“Everyone should be allowed to show themselves to the world the way they want,” Solomon said, but added that this should be paired with “realistic conversations” so that social media users remember that content shared on these platforms is both “a combination of a highlight reel and physical curation, especially since it is so easy to compare ourselves to one another.”

“Both of these things can exist,” she said.   

Social media interactions can shape understanding and experience of the world, so she stresses that media literacy is important to help users consume media in a healthy manner. This includes actively differentiating between entertainment and reality. She offered some tips for healthier ways to engage with social media.

  • Limit your screen time. This may be obvious, but it’s a tactic that’s incredibly helpful if you actually stick to it and really implement offline time in your daily life. Make a schedule.
  • Practice Online mindfulness. To be fully present to the content you are viewing and observing the negative thoughts that might slip into the unconscious and cause emotional damage.  
  • Engage in Affirmations While Scrolling. Solomon suggests thinking or saying, ‘I understand this is not an accurate representation of reality and will not compare myself to another.  I am valuable, important, and worthy. Period.’ 
  • Engage in Self-awareness and Reflection. Pay attention to how you are feeling while scrolling and when logging off.  If you notice that scrolling is increasing limiting beliefs about yourself, self-criticism, anxiety, depression, or fear of missing out, that’s an indication that your screen time is not serving you. Take a break, re-evaluate how you are engaging in social media. Talk to a therapist, journal – do something that is going to add value to your life, not take away.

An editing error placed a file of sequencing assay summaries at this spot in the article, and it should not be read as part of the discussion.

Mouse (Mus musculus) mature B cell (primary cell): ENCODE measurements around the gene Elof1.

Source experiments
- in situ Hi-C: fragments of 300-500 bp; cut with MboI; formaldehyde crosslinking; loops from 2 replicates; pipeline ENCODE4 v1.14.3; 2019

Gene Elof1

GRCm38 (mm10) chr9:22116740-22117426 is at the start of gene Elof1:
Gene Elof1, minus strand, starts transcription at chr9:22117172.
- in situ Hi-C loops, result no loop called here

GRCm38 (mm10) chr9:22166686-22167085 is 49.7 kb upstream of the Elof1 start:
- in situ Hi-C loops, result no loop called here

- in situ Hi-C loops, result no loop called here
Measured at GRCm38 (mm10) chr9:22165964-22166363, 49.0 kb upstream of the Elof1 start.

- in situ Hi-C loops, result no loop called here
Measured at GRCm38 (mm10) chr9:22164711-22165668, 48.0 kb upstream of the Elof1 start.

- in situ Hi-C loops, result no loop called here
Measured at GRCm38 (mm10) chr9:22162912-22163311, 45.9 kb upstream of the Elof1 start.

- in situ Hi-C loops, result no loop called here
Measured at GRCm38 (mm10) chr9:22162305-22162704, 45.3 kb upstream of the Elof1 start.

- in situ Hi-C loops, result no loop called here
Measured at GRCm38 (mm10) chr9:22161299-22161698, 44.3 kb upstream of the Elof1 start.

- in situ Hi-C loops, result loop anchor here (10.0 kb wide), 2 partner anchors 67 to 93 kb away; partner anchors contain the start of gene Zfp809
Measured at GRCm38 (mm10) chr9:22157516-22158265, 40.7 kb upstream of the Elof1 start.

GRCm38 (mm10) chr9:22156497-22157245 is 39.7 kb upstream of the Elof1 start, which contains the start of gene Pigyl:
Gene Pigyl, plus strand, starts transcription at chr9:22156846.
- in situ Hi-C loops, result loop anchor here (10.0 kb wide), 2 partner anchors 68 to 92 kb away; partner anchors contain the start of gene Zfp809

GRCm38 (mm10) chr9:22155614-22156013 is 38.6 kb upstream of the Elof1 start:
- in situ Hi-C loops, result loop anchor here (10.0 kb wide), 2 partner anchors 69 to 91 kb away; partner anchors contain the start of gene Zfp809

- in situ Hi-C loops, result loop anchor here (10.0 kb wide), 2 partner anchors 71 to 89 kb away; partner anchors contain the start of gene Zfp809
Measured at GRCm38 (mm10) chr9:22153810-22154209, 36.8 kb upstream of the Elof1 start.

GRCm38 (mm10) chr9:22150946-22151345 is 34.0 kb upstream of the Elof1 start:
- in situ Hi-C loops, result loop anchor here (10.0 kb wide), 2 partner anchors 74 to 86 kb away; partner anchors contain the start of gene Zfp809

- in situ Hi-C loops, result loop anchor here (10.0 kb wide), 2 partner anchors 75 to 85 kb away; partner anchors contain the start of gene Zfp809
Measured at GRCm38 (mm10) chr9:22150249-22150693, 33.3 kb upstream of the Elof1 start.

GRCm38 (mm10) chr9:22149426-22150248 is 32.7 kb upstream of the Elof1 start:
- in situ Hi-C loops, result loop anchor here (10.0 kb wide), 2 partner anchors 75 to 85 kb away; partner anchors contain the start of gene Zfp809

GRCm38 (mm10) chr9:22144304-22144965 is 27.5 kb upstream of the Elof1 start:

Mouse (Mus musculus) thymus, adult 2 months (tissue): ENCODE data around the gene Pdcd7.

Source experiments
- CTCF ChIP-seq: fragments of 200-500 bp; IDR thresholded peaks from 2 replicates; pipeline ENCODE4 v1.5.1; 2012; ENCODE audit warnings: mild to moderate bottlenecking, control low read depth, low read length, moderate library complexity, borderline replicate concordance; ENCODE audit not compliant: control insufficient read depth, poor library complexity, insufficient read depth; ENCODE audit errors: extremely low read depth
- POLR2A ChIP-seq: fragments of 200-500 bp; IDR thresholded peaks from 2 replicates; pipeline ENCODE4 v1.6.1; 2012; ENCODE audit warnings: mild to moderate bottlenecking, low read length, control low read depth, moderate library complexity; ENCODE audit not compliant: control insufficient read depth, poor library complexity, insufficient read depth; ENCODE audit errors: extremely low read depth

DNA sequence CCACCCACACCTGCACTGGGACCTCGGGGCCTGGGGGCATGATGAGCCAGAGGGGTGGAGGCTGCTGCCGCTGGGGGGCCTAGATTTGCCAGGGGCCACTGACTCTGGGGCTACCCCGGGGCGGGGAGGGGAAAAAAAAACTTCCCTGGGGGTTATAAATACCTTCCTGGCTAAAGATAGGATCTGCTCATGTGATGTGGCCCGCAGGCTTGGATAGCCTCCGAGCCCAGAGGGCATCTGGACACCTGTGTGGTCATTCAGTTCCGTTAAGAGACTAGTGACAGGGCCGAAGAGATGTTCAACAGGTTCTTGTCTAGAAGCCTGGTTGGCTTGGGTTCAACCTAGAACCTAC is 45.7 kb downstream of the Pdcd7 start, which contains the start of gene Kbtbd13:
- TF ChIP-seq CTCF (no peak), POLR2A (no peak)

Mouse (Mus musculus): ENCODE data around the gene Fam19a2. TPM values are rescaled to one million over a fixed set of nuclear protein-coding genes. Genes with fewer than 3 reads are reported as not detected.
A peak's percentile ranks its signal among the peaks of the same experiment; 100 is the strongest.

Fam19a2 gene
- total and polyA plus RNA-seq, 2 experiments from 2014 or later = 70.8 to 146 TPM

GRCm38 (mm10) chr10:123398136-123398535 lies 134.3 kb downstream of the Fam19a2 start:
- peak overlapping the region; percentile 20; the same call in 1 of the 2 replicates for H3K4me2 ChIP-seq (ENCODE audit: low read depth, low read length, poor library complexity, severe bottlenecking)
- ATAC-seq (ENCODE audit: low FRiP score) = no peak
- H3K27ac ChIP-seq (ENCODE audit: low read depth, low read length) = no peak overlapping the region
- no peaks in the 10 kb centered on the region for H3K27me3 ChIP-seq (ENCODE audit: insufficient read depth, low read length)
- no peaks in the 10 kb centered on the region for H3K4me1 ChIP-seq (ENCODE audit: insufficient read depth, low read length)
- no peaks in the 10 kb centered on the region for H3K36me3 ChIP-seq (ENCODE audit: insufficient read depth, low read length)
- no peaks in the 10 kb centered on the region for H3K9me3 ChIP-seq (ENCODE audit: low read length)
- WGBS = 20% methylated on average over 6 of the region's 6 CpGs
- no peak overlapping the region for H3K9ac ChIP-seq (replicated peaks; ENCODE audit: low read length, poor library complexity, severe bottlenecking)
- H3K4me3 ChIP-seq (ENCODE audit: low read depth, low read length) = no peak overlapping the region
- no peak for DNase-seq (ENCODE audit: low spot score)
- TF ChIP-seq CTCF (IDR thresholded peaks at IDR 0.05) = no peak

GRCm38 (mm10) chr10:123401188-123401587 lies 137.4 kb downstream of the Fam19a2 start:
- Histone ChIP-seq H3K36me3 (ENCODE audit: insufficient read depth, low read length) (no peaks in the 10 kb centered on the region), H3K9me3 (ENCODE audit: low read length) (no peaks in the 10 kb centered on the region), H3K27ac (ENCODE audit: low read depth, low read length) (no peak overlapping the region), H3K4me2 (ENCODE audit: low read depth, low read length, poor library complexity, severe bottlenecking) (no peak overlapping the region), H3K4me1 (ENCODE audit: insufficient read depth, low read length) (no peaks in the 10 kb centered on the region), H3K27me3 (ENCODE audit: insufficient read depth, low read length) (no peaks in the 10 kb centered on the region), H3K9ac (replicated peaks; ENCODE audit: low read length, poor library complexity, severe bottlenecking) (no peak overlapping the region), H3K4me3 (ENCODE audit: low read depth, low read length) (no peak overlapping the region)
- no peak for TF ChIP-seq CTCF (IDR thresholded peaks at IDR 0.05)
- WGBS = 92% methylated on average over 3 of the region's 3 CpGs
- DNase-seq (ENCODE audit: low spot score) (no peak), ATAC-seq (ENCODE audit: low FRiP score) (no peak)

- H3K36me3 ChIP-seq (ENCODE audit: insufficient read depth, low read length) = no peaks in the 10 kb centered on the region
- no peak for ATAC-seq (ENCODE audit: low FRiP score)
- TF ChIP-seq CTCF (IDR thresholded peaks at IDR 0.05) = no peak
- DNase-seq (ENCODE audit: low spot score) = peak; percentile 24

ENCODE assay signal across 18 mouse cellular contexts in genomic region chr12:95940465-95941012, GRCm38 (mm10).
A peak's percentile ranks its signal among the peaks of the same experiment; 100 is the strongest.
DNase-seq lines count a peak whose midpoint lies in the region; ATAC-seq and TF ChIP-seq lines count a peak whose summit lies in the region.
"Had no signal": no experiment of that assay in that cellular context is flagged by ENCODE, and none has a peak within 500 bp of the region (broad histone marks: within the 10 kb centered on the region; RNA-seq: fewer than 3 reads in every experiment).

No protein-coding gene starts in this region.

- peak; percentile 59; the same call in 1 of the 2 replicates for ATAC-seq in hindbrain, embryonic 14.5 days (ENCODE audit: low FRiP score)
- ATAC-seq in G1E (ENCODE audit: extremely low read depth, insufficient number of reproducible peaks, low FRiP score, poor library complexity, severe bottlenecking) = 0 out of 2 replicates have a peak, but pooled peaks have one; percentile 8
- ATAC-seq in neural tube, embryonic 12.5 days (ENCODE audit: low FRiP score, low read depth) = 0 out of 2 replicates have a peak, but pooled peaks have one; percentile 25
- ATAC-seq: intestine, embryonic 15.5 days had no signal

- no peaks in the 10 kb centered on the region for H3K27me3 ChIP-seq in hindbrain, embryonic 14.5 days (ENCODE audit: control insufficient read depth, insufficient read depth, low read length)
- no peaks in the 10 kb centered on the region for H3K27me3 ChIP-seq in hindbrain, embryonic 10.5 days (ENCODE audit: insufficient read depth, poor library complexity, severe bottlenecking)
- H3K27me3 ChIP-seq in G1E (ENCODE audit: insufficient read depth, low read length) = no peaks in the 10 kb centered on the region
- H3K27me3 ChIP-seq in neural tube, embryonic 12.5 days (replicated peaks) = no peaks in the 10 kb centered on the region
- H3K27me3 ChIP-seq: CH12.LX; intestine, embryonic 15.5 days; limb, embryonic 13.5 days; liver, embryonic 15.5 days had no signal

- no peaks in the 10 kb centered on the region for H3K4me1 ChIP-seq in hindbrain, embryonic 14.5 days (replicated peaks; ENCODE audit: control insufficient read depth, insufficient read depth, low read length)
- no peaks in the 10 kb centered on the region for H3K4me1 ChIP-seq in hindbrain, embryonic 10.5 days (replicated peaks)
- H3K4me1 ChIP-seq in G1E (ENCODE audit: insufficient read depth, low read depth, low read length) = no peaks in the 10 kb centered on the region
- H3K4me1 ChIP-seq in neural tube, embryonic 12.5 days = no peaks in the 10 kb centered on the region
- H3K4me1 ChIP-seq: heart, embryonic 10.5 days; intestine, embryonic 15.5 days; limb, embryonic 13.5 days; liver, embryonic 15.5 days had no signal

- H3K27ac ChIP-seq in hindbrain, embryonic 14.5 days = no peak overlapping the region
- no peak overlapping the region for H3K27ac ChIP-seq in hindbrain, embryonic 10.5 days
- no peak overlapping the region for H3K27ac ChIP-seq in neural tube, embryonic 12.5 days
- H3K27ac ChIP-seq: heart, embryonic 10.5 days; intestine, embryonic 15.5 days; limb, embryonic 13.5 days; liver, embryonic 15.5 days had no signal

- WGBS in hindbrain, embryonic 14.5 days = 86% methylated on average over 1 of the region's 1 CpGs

Solomon said she has always had an interest in psychology. “I always enjoyed hearing the beauty in someone's life story – the joy and the rocky areas. I am driven by the goal of improving the quality of people’s lives. Whether that be finding joy in the midst of sadness, cultivating self-love and acceptance, having whole and fulfilling relationships, emotional growth, or living your purpose,” she said.

She chose to study at William James for the College’s academic reputation and because she could gain clinical experience while studying. 

“Your first semester as a student you are interning and practicing in the field,” she said. “I found that to be an incredibly powerful learning experience alongside classes. Some of my favorite life experiences were from my time at William James. I am forever grateful to the faculty that helped me along my personal and professional journey.” 

Cherkasky said it was a privilege to teach Solomon in both the MA Counseling program and the PsyD program during her time as a student. “I had a unique opportunity to witness her personal and professional growth over 7 years,” Cherkasky said, adding that she now feels lucky to have Solomon as a colleague. “She is not only a creative and critical thinker, but a kind and compassionate human being."